Clearly, a world ruled by an Artificial Intelligence like that would be a nightmare scenario. But we’re also shown that a world ruled purely by human emotion would be just as bad. That would be the tyrannical reign of the mad queen Daenerys. Both extremes are undesirable.

So why is Bran any better? Well, technically, he isn’t ruling alone. He has a board of (very human) advisors. The emotionless logic of a pure AI is kept in check by a council of people. And the extremes of human nature are kept in check by the impartial AI. To put in another way, humanity is augmented by Artificial Intelligence: Man-computer symbiosis.

Whether it’s the game of chess or the game of thrones, a centaur is your best bet.

Friday, June 7th, 2019

Language and the Invention of Writing | Talking Points Memo

Language is not an invention. As best we can tell it is an evolved feature of the human brain. There have been almost countless languages humans have spoken. But they all follow certain rules that grow out of the wiring of the human brain and human cognition. Critically, it is something that is hardwired into us. Writing is an altogether different and artificial thing.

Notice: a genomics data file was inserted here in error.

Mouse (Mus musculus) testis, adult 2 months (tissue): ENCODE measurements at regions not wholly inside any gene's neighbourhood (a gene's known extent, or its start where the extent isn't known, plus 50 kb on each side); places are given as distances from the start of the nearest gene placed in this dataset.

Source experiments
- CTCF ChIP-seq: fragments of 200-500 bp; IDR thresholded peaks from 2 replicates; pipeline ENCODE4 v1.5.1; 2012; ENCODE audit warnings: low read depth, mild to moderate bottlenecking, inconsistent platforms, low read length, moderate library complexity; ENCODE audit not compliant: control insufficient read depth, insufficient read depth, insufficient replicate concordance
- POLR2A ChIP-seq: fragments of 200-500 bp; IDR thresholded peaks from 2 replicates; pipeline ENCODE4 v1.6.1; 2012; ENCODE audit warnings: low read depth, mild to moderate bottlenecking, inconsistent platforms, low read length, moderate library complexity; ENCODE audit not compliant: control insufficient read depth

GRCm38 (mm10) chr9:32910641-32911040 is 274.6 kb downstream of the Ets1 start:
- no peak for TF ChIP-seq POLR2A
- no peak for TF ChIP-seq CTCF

mathieudutour/medium-to-own-blog: Switch from Medium to your own blog in a few minutes

Following on from Stackbit’s tool, here’s another (more code-heavy) way of migrating from Ev’s blog to your own site.

Friday, May 31st, 2019

Medium | Stackbit

This is very handy! Export your data from Ev’s blog and then import it into a static site generator of your choice.

You may have noticed the recent movement of people looking to get off Medium. Most of us are motivated by a desire to own our content, have data portability and get more control over how/where our content is displayed and monetized. Most importantly many of us consider our blog/site to be a core part of our online identity and while Medium offers a fantastic writing experience it sacrifices other important values. Luckily there’s a modern approach to running your blog which aligns with these ideals, its called the JAMstack and its all around us.